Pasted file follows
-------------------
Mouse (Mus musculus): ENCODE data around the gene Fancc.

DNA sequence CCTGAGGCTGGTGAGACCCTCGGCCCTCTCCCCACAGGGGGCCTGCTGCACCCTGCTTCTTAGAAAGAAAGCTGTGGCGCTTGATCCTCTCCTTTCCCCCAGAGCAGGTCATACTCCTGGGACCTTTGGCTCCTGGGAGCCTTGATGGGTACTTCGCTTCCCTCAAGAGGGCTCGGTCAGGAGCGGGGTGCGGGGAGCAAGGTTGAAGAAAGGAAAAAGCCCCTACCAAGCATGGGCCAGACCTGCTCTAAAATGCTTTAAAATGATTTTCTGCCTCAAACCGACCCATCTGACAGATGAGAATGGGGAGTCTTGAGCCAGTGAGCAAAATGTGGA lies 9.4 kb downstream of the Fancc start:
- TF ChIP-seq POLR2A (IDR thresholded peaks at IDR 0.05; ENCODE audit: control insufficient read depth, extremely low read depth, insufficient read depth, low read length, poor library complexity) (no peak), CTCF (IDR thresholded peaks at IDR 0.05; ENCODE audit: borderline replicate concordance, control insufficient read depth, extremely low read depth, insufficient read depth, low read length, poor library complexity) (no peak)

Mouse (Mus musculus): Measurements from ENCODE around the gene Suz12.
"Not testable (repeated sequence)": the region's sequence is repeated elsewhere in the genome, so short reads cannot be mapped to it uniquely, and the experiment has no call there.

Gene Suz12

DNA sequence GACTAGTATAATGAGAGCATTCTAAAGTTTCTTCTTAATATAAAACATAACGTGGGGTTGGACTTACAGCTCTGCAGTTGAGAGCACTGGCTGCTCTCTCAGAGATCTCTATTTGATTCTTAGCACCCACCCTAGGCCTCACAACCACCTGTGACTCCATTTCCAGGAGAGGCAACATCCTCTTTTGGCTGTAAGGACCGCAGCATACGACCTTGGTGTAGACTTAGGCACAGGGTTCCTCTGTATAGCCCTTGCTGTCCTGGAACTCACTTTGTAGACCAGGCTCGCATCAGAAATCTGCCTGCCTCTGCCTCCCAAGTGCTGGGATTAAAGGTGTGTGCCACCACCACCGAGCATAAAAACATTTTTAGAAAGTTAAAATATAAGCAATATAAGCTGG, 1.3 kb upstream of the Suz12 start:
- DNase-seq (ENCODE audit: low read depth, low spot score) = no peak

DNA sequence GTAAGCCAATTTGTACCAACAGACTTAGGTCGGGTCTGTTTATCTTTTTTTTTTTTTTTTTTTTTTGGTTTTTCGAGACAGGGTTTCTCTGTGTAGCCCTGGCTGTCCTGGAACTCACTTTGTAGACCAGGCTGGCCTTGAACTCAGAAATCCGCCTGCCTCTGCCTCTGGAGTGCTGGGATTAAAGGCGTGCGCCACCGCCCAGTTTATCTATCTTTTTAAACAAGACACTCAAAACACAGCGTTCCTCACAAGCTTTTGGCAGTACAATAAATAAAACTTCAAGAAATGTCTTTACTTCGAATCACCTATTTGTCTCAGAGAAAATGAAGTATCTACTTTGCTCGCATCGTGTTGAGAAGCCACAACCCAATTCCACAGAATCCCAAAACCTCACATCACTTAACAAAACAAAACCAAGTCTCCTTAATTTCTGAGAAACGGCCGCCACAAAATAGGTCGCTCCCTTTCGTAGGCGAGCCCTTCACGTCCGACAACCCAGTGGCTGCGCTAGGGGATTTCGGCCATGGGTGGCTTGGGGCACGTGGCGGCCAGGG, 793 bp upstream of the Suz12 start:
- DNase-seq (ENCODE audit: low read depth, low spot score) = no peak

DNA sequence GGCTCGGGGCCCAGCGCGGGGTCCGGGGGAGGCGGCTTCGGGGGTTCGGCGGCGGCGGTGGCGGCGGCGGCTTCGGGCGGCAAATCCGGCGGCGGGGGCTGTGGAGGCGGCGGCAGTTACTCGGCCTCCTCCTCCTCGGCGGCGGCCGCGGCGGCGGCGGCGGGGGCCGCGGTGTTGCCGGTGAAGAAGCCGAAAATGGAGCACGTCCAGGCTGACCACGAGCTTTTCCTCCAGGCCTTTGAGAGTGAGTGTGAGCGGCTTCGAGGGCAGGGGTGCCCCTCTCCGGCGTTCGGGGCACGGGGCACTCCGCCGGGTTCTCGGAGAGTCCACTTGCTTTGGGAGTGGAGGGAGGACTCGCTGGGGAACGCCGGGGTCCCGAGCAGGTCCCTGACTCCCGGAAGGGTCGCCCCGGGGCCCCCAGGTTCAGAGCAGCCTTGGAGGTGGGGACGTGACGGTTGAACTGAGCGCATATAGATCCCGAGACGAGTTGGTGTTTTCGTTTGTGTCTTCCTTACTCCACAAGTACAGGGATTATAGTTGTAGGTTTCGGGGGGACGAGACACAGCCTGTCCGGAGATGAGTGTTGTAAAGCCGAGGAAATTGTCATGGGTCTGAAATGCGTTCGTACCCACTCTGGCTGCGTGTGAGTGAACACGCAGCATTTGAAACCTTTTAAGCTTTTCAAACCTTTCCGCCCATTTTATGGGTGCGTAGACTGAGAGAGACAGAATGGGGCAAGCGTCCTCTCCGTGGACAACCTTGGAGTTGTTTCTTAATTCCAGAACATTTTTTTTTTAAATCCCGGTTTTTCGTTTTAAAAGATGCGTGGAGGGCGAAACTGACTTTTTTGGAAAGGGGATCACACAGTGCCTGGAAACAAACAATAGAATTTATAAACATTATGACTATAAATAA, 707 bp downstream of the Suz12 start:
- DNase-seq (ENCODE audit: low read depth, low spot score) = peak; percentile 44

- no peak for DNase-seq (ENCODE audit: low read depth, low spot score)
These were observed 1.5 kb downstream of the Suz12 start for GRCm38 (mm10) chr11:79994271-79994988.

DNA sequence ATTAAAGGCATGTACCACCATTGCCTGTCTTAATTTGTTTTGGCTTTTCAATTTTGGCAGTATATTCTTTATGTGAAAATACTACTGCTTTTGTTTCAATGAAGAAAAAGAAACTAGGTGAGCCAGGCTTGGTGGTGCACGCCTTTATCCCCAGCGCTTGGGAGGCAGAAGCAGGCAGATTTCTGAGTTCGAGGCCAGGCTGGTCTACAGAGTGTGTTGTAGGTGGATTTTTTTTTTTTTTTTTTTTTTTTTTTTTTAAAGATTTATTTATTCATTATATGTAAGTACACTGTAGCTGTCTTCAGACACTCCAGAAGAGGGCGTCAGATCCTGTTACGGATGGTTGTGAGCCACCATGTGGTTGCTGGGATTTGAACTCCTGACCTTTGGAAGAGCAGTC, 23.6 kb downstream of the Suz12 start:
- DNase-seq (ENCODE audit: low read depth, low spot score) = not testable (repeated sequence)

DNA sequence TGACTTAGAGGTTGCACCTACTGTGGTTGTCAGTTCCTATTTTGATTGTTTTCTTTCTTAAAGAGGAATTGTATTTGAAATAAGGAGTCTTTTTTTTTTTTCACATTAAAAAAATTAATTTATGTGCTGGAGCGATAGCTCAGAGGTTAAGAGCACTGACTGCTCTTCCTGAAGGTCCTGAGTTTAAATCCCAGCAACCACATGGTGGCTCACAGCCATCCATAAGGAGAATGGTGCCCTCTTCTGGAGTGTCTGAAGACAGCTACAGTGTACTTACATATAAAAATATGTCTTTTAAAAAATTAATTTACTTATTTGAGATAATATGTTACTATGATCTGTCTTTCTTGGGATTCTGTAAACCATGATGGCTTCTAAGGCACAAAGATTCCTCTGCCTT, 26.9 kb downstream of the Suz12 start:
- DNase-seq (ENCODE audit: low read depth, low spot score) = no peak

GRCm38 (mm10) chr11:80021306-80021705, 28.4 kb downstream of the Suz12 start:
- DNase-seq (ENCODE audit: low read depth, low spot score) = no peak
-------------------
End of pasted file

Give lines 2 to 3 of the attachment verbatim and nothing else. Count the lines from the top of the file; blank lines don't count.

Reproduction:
DNA sequence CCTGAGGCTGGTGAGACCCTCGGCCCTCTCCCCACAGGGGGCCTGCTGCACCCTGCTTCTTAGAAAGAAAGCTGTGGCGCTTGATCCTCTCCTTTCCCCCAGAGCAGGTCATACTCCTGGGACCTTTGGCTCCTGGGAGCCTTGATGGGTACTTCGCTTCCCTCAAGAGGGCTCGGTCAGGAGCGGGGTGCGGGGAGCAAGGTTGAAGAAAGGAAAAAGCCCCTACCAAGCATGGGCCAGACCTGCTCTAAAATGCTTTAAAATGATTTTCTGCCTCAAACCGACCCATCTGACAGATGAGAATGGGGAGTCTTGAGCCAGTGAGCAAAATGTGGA lies 9.4 kb downstream of the Fancc start:
- TF ChIP-seq POLR2A (IDR thresholded peaks at IDR 0.05; ENCODE audit: control insufficient read depth, extremely low read depth, insufficient read depth, low read length, poor library complexity) (no peak), CTCF (IDR thresholded peaks at IDR 0.05; ENCODE audit: borderline replicate concordance, control insufficient read depth, extremely low read depth, insufficient read depth, low read length, poor library complexity) (no peak)